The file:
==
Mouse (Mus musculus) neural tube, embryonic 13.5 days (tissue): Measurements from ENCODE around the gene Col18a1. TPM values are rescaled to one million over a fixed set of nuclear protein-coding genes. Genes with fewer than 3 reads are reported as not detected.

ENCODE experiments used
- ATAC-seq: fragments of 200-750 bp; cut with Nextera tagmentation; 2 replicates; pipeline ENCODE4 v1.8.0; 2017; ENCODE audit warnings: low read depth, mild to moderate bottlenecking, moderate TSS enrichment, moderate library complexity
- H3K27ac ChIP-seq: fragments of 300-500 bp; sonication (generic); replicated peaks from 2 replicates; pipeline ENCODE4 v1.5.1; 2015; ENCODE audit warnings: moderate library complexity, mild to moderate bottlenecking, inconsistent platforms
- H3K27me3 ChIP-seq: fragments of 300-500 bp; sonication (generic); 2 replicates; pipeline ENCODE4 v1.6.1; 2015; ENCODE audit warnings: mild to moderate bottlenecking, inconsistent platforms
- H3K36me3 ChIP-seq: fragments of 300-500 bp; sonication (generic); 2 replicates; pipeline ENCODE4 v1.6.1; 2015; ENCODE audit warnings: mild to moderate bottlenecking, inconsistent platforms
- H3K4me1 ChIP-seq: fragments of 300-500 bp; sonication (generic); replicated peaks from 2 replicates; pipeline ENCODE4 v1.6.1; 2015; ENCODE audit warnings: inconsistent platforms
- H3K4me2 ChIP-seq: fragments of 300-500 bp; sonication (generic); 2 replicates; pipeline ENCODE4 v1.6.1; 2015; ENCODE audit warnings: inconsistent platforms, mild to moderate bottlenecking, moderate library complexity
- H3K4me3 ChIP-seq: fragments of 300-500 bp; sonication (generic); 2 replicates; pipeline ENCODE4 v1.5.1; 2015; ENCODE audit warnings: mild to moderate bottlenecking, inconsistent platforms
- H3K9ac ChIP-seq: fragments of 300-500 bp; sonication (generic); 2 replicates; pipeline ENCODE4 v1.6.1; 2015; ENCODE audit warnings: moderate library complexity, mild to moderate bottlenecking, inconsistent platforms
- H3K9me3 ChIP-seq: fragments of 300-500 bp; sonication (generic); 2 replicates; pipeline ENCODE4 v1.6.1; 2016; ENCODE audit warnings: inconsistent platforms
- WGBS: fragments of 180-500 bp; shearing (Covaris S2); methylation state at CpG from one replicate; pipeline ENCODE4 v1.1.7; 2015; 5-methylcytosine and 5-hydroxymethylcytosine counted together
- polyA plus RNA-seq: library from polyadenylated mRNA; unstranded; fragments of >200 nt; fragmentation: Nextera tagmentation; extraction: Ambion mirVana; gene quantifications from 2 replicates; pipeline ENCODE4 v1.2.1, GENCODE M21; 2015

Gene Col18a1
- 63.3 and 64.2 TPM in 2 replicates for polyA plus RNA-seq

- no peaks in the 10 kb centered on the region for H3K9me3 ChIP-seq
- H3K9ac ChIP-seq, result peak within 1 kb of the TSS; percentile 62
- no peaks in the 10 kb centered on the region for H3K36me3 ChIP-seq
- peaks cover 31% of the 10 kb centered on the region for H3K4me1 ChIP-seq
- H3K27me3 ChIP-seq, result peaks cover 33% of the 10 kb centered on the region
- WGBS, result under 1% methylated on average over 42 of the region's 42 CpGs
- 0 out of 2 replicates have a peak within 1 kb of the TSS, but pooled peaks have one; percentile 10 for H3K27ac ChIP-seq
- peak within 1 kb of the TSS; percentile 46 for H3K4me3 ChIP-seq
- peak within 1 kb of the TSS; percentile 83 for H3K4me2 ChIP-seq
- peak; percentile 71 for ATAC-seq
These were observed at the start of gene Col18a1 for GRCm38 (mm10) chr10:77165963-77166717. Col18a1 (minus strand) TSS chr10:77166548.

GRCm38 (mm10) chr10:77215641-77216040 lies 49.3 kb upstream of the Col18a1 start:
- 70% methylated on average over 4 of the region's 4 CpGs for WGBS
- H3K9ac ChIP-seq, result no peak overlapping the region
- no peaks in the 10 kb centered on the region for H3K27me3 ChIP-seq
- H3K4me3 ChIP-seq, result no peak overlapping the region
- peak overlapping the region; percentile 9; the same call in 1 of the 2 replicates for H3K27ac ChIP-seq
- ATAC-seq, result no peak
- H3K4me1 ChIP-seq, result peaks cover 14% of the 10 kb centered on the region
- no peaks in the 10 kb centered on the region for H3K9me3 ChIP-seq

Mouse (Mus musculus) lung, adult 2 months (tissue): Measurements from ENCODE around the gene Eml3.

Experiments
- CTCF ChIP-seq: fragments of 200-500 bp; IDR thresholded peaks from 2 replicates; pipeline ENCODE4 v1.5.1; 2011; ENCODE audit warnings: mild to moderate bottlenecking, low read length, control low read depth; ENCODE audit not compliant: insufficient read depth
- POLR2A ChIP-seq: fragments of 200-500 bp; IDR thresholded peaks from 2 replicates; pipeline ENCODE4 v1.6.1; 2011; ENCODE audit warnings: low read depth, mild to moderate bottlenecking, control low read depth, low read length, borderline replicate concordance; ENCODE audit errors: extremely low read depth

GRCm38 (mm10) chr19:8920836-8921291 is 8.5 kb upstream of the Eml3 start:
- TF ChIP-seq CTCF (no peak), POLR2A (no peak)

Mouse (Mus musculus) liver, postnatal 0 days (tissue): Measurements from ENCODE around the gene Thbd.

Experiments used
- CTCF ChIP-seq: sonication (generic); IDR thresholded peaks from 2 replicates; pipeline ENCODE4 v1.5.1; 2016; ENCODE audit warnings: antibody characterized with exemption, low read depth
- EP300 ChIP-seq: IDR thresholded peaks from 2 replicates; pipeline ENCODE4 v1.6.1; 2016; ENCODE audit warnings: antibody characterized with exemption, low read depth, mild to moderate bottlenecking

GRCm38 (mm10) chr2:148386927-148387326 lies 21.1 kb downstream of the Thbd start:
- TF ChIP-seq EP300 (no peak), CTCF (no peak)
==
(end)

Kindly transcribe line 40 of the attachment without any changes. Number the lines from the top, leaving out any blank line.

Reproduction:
GRCm38 (mm10) chr19:8920836-8921291 is 8.5 kb upstream of the Eml3 start: